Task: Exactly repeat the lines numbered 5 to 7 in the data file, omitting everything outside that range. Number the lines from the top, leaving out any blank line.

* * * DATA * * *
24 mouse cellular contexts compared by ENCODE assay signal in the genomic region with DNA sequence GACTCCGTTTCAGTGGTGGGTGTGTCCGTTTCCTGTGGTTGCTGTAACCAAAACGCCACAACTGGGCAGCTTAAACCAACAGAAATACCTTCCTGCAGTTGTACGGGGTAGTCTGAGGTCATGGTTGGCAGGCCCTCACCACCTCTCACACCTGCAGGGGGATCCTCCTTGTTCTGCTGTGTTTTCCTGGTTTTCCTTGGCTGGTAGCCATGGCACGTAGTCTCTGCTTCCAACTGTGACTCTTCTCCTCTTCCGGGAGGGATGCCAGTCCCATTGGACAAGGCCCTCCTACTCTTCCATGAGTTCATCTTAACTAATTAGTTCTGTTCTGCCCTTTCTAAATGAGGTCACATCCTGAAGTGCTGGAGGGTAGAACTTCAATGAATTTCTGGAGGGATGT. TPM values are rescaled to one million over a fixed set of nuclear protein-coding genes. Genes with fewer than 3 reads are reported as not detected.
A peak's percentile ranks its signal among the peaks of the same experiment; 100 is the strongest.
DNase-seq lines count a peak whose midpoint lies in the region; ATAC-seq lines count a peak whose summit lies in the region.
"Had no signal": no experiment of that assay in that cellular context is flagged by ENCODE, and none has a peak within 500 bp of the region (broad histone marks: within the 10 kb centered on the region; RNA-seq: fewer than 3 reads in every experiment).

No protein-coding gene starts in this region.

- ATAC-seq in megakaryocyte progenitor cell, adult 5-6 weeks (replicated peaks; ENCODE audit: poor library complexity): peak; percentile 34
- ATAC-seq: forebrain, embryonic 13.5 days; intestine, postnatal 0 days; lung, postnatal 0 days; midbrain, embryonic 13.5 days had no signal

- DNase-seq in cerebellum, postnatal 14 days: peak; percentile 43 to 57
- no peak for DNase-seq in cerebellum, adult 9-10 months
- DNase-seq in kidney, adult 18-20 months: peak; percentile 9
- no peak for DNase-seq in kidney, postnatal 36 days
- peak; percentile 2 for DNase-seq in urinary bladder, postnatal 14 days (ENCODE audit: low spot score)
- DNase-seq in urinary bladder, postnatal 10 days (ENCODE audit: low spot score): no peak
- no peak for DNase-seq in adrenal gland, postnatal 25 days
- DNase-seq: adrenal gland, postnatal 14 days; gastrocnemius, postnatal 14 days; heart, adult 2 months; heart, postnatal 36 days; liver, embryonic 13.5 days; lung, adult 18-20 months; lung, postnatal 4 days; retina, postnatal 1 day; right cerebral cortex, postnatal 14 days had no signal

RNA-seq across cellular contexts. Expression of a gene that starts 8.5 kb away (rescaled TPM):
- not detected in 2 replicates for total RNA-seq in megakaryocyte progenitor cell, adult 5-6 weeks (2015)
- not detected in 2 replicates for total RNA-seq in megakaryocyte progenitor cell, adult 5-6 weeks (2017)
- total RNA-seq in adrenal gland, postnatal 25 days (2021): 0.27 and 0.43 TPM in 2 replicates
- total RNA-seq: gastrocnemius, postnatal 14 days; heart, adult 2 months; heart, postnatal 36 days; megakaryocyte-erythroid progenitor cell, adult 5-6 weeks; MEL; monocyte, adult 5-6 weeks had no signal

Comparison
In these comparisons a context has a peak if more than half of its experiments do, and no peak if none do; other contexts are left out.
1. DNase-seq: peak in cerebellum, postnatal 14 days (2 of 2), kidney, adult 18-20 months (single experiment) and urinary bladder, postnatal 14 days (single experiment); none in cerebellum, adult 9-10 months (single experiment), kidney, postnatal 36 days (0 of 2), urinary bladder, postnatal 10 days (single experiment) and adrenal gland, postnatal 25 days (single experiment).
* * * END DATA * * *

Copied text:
No protein-coding gene starts in this region.

- ATAC-seq in megakaryocyte progenitor cell, adult 5-6 weeks (replicated peaks; ENCODE audit: poor library complexity): peak; percentile 34
- ATAC-seq: forebrain, embryonic 13.5 days; intestine, postnatal 0 days; lung, postnatal 0 days; midbrain, embryonic 13.5 days had no signal